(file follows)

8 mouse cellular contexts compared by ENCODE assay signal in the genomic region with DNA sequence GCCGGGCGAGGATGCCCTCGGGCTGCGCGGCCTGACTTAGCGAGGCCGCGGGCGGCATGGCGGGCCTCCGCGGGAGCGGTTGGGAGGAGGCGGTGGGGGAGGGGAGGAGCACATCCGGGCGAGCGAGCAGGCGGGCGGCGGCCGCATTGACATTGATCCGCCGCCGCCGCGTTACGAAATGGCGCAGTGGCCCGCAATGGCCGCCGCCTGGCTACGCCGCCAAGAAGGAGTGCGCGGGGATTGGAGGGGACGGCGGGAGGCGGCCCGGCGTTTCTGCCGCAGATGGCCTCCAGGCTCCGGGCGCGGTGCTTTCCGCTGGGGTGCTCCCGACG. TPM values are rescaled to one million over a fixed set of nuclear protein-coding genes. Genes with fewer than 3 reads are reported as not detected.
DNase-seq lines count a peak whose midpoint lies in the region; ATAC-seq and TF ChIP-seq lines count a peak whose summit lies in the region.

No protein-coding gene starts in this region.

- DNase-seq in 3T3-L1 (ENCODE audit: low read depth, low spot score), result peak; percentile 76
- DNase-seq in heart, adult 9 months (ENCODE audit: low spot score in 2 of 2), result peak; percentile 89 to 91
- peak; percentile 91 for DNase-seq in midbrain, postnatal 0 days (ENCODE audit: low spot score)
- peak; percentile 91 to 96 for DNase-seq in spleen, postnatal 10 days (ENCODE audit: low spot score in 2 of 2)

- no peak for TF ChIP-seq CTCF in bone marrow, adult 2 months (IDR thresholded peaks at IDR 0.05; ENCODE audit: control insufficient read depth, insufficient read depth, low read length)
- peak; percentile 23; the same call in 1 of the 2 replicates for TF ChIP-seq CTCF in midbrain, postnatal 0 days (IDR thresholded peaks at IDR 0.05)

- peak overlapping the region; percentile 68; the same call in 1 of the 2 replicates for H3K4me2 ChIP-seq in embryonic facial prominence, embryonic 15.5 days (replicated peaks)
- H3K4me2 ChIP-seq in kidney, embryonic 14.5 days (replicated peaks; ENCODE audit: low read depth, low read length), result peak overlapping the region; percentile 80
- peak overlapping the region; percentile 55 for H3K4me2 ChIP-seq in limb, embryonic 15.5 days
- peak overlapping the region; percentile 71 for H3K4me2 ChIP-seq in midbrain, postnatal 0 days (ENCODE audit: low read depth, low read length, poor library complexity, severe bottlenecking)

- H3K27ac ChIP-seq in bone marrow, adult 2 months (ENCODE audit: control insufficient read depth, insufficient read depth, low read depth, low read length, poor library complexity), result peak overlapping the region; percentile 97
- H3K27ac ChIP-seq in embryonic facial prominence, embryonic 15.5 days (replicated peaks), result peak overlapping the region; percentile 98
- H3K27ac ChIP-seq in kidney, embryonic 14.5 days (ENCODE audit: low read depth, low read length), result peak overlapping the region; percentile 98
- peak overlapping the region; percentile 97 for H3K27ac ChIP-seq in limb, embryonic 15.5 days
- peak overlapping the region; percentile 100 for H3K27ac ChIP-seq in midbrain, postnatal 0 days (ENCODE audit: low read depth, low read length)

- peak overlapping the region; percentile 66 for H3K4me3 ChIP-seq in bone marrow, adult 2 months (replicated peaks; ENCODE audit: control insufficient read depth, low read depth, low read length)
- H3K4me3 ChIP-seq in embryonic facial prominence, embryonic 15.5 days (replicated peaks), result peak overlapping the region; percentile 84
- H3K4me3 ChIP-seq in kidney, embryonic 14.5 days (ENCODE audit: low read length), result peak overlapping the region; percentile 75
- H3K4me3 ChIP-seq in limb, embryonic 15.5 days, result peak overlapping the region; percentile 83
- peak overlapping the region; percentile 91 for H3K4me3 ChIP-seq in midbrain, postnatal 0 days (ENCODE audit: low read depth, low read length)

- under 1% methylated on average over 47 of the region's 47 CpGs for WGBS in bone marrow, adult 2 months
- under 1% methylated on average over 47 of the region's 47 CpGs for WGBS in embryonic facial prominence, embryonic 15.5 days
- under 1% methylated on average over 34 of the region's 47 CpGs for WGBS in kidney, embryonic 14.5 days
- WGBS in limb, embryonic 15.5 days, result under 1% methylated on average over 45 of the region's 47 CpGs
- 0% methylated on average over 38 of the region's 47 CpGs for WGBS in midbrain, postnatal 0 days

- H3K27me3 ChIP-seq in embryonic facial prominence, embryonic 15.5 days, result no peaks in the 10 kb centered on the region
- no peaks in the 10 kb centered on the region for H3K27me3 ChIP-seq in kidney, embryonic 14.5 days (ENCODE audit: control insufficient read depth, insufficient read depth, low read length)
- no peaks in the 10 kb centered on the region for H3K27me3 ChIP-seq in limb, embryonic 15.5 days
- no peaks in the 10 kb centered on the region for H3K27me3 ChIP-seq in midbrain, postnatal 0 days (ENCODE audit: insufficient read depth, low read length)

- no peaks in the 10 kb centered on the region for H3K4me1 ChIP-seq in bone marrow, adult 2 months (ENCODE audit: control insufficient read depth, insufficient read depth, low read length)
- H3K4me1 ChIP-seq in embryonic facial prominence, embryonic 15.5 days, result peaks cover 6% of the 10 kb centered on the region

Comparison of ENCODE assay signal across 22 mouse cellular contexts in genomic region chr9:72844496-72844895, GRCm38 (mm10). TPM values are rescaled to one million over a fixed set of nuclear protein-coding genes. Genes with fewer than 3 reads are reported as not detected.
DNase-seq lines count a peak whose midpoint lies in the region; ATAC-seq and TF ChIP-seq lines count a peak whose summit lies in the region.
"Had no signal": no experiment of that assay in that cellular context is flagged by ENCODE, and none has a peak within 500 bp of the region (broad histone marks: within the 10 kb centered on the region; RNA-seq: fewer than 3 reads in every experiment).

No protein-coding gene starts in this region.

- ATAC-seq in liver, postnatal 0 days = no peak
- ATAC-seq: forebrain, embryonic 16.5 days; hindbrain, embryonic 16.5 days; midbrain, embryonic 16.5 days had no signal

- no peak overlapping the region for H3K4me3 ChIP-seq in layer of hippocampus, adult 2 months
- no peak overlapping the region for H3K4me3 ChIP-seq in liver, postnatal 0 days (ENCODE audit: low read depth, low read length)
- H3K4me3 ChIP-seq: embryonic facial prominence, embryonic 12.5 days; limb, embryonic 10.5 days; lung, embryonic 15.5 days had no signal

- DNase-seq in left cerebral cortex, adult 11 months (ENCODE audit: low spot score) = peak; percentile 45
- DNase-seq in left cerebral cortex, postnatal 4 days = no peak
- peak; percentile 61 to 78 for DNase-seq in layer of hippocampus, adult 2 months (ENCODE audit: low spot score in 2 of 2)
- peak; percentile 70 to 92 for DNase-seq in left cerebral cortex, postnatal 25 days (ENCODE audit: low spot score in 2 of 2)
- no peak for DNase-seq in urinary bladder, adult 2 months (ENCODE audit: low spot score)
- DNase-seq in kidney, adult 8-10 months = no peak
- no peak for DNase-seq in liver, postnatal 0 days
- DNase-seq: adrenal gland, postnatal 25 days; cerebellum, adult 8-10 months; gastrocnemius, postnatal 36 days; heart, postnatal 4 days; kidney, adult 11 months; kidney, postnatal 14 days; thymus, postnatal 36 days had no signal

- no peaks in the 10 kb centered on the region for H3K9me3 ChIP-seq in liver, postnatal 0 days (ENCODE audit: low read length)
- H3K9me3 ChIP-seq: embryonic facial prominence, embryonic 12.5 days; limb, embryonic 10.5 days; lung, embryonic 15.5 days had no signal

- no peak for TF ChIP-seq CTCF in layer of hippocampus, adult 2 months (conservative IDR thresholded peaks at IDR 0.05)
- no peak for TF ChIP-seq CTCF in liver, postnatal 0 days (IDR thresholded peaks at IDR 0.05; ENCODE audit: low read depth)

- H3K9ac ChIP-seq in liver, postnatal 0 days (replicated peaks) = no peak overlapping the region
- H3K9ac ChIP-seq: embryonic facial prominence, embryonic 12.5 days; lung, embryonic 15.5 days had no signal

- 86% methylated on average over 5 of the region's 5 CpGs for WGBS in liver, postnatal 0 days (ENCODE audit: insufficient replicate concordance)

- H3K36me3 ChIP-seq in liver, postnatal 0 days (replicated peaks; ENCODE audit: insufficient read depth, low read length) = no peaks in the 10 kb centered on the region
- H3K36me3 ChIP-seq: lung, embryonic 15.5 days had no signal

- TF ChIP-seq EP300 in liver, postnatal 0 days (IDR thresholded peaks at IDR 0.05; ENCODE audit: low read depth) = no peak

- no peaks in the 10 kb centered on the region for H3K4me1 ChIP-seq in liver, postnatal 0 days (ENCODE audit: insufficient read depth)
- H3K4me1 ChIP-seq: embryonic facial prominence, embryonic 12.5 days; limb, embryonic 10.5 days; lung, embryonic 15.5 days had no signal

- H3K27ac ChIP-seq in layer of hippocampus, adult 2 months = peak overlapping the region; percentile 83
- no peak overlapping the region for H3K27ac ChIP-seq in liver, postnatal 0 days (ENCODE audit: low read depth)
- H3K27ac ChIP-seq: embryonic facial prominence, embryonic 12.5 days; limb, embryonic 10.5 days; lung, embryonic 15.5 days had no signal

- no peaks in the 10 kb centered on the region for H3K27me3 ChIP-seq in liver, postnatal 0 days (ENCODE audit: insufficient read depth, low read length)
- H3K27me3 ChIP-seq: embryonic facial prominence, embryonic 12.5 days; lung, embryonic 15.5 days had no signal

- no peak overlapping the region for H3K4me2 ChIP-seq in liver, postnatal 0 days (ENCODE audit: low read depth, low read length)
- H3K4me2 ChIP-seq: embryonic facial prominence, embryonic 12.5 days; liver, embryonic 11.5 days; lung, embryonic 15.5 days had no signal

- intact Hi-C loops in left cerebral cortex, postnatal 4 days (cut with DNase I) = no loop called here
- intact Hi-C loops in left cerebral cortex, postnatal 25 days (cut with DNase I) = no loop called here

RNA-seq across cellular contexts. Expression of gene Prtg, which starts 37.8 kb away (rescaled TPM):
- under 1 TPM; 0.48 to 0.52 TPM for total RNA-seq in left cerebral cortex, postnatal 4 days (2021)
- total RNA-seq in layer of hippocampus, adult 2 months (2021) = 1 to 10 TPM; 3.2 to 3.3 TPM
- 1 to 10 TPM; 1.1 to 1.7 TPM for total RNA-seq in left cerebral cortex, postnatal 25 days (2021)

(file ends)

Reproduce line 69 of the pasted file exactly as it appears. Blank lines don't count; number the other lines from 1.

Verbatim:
- no peak overlapping the region for H3K4me2 ChIP-seq in liver, postnatal 0 days (ENCODE audit: low read depth, low read length)